Acanthomatous Ameloblastoma is a locally aggressive tumor that originates from the epithelial cells of the dog’s jaw. Acanthomatous Ameloblastoma forms a large red mass on the gums. Beneath the visible portion of the mass, there is usually considerable bone destruction. These tumors have not been documented to spread to other areas of the body. As Lager’s tumor was removed with clean margins, it is not expected that there should be any recurrence. Without treatment, this type of tumor will continue to grow and destroy the jaw bone, becoming life-threatening for the dog.
Dr. Jennings said that Lager looks great! Dr. Jennings is pleased with the surgery site and healing process. Any remaining oral sutures will fall out and/or dissolve on their own over the coming few weeks. During today’s appointment Dr. Jennings answered all of my questions in detail. The following was covered in today’s appointment:
We have observed some teeth chattering. Dr. Jennings said this should subside as the mouth continues to heal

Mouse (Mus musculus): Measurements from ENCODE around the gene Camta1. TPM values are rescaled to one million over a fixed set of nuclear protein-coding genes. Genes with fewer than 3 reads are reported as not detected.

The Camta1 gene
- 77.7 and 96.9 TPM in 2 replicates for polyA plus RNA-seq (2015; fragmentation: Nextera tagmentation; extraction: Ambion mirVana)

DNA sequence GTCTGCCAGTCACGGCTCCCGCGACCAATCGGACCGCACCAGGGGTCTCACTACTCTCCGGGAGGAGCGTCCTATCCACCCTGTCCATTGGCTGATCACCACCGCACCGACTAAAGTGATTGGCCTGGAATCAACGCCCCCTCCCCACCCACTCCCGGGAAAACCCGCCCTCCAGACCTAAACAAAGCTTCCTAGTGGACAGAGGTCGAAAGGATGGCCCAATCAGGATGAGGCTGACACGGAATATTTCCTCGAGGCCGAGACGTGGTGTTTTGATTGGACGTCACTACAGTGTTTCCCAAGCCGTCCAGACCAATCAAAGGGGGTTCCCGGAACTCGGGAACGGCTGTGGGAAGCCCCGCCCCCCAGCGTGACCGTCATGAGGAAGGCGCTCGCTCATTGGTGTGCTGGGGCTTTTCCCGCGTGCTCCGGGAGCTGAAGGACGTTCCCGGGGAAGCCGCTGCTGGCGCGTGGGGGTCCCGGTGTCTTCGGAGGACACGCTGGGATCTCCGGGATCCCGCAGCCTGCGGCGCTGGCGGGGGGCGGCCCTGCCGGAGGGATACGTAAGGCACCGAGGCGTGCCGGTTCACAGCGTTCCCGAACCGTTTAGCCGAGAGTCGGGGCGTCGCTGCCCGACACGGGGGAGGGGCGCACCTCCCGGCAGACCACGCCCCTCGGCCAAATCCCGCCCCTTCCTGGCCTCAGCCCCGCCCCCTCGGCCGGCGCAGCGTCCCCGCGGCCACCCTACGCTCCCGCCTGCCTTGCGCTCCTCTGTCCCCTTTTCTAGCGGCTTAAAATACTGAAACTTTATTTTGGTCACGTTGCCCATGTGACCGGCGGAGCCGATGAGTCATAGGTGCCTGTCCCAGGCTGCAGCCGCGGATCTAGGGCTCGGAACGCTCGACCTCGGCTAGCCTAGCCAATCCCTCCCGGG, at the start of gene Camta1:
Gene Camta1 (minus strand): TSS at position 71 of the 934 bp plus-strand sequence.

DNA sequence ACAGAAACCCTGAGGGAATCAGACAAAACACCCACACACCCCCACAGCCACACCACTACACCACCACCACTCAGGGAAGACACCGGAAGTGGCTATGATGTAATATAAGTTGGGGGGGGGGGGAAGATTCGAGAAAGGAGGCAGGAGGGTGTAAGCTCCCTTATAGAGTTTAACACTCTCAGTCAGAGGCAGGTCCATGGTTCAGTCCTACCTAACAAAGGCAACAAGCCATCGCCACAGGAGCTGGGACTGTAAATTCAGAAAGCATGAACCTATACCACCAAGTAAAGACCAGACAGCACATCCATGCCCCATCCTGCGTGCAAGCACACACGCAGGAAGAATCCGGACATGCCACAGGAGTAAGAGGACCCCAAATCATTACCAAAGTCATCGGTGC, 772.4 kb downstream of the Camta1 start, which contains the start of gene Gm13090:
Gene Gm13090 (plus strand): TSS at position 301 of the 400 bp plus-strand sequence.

Lager may begin return to a normal diet. Over the next week, we will work on transitioning from wet food meatballs to soaked kibble to regular kibble as we monitor Lager’s progress in re-learning how to eat on his own.
We can begin brushing Lager’s teeth immediately. Dr. Jennings also recommended that we continue to use products to help reduce plaque and tartar. We currently use a water additive called Vetradent, which is included in products that have earned the VOHC Accepted Seal , so we will continue to use this.
Lager is cleared to compete in dock diving once we start up again in the Spring, and is cleared to train and condition throughout the fall and winter once his jaw and chest is completely healed!
As long as no issues arise, Lager does not need to have further follow-up visits with Dr. Jennings. Dr. Jennings recommends that we have Dr. Campbell monitor Lager’s oral health at his regular check-ups. If we happen to notice any bad breath or dental buildup/inflammation of the gums, Dr. Jennings instructed me to have Lager evaluated by Dr. Campbell or himself.